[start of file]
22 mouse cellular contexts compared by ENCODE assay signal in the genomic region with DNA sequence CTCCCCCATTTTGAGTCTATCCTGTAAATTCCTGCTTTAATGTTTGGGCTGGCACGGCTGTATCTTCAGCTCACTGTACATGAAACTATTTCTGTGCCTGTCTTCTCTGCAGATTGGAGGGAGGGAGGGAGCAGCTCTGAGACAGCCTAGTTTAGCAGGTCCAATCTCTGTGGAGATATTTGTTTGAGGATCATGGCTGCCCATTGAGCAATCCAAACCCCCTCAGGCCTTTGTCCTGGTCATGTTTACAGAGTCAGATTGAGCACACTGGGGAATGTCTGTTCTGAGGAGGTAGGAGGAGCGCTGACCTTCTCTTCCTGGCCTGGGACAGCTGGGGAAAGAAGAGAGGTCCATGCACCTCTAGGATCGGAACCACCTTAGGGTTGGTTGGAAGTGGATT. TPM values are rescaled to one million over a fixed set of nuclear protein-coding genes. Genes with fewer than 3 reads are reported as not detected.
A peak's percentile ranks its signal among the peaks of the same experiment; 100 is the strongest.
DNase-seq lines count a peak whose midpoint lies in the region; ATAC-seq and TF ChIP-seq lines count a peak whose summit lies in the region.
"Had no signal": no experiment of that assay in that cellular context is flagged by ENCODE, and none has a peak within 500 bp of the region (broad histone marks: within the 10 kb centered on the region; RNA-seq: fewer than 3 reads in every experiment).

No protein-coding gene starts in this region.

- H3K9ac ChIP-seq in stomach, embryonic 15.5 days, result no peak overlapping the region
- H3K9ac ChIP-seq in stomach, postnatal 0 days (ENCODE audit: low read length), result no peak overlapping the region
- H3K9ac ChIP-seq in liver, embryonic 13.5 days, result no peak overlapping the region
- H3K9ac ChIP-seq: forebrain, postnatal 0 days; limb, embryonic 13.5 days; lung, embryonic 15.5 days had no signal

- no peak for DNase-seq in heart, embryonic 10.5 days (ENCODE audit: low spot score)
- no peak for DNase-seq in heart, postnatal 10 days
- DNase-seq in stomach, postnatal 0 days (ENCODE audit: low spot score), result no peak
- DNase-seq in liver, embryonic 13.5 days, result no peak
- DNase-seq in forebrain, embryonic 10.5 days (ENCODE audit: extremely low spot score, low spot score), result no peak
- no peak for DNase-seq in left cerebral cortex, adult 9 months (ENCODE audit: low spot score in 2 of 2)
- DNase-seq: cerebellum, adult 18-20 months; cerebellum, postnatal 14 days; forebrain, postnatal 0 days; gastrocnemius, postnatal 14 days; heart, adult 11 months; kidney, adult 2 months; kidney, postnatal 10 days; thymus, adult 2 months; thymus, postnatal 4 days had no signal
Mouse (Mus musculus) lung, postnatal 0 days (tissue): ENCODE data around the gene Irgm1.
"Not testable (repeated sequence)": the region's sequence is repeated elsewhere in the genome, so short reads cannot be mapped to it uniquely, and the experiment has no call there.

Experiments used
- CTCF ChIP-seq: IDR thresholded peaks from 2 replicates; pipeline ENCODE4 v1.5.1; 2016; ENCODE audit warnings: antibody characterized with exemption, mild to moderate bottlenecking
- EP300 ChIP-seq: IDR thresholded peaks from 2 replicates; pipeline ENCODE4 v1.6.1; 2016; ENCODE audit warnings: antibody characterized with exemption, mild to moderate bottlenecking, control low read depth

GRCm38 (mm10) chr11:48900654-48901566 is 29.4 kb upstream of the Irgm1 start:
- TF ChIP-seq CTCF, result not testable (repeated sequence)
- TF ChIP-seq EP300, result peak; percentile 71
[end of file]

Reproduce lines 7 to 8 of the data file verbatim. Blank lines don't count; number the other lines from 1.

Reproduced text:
- H3K9ac ChIP-seq in stomach, postnatal 0 days (ENCODE audit: low read length), result no peak overlapping the region
- H3K9ac ChIP-seq in liver, embryonic 13.5 days, result no peak overlapping the region